The December OECD report found that the main problem with Greece's state administration was not its size but the fact that it adds too little value. There is little sensible policy-making because ministerial bureaucracies do not collect or use data on which to base their policy designs. Moreover, ministries communicate badly with each other, if at all. And even within ministries most departments work in “silos” – they produce rules and regulations without much of an idea how they fit into any broader policy plans. The average Greek ministry has 440 different departments or administrative units. One in five of these do not have any staff other than the head of department and only one in ten have 20 staff or more. The central government alone is spread over 1,500 different buildings.
The OECD also found that civil servants care little if new rules and policies are implemented, monitored and enforced. The result is a state administration that is top-heavy, inflexible, obsessed with process and is basically busy having “a conversation with itself”, as the OECD puts it. Having watched the government’s laboured efforts to improve matters, the OECD now thinks that only a “big bang” reform could give Greece a public administration capable of planning and implementing meaningful change.
Similarly, a white paper that came out of a brainstorming at London Business School last year suggests that in some government areas a completely new start is needed. The most urgent is probably the tax administration. The authors of the white paper (Michael Jacobides , Richard Portes and Dimitri Vayanos) are sceptical whether the cronyism and corruption that pervades local tax offices can ever be tackled. Although the government has told its tax collectors to get tough on evaders (some €60 billion in taxes are outstanding), many have simply failed to heed orders to, for example, conduct audits on big tax debtors. Even former finance ministry officials admit that Greece would probably be better off to abolish the 300 local tax offices because they cost more than they collect. Instead, Greece should set up an independent central tax and social security collection agency.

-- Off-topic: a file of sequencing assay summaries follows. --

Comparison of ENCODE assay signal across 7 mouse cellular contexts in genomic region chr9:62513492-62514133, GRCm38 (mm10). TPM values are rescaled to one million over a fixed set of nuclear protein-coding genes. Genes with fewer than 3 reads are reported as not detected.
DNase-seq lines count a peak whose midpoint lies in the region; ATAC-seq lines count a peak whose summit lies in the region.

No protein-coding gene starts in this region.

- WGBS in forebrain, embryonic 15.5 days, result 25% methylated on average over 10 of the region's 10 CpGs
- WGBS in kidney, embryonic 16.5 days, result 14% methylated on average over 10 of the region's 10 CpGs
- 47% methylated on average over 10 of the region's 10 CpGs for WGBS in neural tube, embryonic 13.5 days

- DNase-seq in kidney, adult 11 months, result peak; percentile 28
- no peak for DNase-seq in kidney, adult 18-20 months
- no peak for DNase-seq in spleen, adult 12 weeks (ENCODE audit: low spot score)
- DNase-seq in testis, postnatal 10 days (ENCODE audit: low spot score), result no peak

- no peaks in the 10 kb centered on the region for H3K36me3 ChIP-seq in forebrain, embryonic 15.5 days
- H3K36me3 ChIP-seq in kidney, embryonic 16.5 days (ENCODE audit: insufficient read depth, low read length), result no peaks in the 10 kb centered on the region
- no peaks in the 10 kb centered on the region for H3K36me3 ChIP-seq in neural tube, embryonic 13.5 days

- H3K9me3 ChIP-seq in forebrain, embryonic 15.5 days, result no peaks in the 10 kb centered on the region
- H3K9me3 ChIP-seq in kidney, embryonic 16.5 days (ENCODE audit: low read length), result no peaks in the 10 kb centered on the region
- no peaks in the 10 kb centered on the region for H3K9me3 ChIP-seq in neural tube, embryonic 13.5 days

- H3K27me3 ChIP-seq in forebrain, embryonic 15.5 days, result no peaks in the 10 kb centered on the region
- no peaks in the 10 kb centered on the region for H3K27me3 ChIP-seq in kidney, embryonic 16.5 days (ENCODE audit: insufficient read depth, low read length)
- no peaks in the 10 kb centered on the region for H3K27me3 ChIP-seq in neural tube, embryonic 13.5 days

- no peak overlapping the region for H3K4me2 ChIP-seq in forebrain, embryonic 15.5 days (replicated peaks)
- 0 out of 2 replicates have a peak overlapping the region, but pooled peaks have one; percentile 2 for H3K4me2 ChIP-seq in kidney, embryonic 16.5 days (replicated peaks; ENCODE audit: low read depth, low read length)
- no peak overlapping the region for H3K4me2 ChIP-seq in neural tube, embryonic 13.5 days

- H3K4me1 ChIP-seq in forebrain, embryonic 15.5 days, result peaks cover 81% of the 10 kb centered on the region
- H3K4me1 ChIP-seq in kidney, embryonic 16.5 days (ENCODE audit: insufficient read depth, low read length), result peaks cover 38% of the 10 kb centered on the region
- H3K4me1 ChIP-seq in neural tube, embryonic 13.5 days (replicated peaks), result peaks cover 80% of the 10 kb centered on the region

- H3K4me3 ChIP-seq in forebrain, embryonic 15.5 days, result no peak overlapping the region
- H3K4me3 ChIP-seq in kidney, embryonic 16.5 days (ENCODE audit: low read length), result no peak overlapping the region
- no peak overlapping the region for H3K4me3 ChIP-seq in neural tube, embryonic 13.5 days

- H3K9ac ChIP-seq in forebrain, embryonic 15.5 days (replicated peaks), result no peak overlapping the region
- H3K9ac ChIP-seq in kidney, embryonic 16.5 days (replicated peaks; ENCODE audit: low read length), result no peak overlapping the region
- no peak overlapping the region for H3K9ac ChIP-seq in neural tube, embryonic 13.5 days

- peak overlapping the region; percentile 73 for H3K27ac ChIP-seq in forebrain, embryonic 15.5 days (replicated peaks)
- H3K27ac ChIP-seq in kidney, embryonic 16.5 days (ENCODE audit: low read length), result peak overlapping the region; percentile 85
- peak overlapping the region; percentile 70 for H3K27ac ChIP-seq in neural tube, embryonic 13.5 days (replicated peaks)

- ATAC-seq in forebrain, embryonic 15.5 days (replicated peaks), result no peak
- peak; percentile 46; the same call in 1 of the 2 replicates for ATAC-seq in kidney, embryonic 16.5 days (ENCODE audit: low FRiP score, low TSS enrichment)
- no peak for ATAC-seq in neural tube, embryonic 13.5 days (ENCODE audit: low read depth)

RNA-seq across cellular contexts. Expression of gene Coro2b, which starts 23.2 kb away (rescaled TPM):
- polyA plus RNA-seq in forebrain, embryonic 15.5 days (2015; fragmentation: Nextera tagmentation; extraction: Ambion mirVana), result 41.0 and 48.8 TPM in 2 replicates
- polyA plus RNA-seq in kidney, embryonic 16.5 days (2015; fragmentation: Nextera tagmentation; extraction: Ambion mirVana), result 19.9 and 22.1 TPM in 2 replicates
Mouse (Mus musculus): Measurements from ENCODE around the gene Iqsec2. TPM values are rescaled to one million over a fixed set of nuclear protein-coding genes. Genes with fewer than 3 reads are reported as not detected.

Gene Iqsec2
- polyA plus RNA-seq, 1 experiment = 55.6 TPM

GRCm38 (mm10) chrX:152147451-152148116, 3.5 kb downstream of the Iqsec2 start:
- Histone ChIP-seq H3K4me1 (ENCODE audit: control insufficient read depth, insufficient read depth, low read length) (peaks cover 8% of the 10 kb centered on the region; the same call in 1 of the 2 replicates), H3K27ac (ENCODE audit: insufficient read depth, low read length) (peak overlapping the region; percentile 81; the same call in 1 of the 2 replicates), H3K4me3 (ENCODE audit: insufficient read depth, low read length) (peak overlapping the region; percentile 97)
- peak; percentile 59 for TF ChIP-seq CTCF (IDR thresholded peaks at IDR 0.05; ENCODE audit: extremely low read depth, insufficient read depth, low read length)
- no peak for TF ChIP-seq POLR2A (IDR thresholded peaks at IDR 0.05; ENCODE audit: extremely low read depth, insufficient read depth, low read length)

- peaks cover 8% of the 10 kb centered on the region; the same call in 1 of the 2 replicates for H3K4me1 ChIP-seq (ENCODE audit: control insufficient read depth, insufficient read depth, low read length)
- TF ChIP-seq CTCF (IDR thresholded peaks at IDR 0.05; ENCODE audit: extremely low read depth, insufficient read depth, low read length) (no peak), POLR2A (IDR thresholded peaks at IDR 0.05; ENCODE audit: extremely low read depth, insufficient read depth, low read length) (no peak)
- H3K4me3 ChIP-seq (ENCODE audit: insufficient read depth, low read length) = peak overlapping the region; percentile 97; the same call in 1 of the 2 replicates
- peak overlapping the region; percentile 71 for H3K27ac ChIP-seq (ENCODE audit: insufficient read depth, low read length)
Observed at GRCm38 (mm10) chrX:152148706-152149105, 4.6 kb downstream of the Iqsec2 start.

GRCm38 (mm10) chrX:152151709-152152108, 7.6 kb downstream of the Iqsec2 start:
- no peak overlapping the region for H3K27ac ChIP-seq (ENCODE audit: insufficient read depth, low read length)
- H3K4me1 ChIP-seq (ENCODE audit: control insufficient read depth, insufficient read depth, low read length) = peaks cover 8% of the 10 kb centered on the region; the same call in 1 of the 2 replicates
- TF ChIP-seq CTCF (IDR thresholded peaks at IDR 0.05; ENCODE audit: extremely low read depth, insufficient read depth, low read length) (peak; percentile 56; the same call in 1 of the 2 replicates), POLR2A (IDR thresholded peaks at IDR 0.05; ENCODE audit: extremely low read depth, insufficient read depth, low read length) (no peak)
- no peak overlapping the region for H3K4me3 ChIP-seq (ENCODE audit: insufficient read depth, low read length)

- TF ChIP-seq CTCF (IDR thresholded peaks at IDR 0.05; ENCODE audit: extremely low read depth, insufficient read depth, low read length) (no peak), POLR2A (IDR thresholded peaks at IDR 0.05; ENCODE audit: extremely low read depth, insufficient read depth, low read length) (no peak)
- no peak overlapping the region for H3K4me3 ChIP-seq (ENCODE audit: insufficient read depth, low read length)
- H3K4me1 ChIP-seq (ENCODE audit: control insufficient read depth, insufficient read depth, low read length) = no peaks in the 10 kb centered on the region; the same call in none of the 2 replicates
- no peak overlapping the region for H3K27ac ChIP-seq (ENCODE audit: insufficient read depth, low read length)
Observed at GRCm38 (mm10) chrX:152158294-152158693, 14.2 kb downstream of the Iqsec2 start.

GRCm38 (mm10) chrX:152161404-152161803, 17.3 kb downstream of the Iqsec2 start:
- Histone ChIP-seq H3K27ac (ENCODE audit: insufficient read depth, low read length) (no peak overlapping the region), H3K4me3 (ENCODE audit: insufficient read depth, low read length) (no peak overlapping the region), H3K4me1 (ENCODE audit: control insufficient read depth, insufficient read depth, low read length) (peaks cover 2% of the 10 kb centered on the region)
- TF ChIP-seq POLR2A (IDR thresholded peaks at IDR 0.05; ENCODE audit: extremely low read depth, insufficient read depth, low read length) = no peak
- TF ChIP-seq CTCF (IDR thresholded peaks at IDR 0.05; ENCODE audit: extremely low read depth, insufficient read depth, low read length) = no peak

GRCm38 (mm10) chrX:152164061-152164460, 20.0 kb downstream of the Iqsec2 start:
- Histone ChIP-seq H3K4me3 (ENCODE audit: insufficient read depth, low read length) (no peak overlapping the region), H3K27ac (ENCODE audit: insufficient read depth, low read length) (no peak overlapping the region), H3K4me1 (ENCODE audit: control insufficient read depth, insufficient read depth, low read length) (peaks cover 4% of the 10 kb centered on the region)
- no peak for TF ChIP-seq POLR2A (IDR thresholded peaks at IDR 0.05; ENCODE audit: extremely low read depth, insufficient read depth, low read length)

The white paper suggests similar independent bodies in other areas: buying medicines and equipment for the healthcare sector (here, Greece’s spending per head has been the highest in Europe for many years); public procurement more generally (public contracts amount to 11 per cent of GDP but it takes on average 230 days to award such a contract); a corruption watchdog (although graft appears to be declining, according to Transparency International, one in ten Greeks said they paid a bribe in 2010, with public hospitals and tax inspectors being the most greedy); and a central steering group to supervise structural reform – a proposal also dear to the OECD’s experts.
Such independent bodies could potentially be established quickly and make a noticeable difference. However, the few new bodies that the government has so far set up, such as the privatisation agency and the parliamentary budget office, have been woefully understaffed. And they have encountered much political resistance when trying to carry out their assigned tasks.
Greece’s donors know that there are no quick fixes for the country’s deep-seated malaise. But they no longer trust the political class to carry out a sustained reform programme. Both big parties, Papandreou’s social-democrats (Pasok) and the conservative New Democracy, draw much of their support from public sector workers and other molly-coddled groups that resist change.
The new ‘technocrat’ government will hardly make a difference: Papademos has been given only five months before the next election is due. And unlike Mario Monti in Italy, who was free to fill ministerial posts with experts and other non-political types, Papademos is lumbered with 45 cabinet ministers, most of whom are career politicians from Pasok and New Democracy.
EU politicians now insist that all party leaders must commit to the new troika reform programme beyond the April election. But both Pasok leader Papandreou and New Democracy’s Antonis Samaras are opposing chunks of the troika programme while suggesting that there is an easier way out of the crisis than radical reform.